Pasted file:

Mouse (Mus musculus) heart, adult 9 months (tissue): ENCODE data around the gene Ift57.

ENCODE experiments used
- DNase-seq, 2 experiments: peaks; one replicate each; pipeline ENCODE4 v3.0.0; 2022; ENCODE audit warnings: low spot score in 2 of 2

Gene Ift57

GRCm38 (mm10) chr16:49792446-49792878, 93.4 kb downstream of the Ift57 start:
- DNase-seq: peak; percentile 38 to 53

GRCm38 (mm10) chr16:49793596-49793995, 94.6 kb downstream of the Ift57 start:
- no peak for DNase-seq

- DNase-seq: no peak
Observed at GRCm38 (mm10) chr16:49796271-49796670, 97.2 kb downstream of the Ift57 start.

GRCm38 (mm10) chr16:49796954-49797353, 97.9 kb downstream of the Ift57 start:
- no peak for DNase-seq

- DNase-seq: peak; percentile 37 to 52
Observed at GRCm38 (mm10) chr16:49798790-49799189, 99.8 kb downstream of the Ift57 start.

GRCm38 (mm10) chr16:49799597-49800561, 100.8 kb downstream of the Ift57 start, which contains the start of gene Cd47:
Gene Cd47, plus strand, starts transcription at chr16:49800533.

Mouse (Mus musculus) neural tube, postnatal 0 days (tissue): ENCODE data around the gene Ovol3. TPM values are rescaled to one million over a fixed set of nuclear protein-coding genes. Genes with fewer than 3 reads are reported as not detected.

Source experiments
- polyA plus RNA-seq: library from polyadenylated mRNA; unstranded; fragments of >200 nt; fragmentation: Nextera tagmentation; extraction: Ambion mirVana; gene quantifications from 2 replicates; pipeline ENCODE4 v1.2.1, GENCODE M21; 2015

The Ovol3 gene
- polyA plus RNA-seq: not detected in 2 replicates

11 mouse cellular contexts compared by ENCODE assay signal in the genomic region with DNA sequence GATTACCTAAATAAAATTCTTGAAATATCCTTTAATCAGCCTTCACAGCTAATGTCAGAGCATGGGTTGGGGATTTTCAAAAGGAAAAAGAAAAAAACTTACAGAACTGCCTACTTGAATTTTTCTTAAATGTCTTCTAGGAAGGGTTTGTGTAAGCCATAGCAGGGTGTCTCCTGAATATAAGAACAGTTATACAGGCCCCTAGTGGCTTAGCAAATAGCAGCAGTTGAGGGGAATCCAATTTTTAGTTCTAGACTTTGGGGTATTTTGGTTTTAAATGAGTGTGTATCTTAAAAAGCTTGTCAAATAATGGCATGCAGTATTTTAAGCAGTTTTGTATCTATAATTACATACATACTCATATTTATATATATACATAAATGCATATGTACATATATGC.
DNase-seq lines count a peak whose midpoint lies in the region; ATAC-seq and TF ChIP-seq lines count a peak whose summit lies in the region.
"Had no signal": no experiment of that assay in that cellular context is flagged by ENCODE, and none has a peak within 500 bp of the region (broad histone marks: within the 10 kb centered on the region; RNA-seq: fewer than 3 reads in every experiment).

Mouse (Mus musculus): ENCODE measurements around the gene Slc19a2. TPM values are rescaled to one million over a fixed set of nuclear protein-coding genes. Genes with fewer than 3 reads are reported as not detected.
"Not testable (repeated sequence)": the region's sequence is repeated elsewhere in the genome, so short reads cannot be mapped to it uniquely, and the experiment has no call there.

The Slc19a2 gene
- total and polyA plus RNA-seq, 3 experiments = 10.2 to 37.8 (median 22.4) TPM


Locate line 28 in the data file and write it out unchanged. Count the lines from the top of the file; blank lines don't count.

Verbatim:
- total and polyA plus RNA-seq, 3 experiments = 10.2 to 37.8 (median 22.4) TPM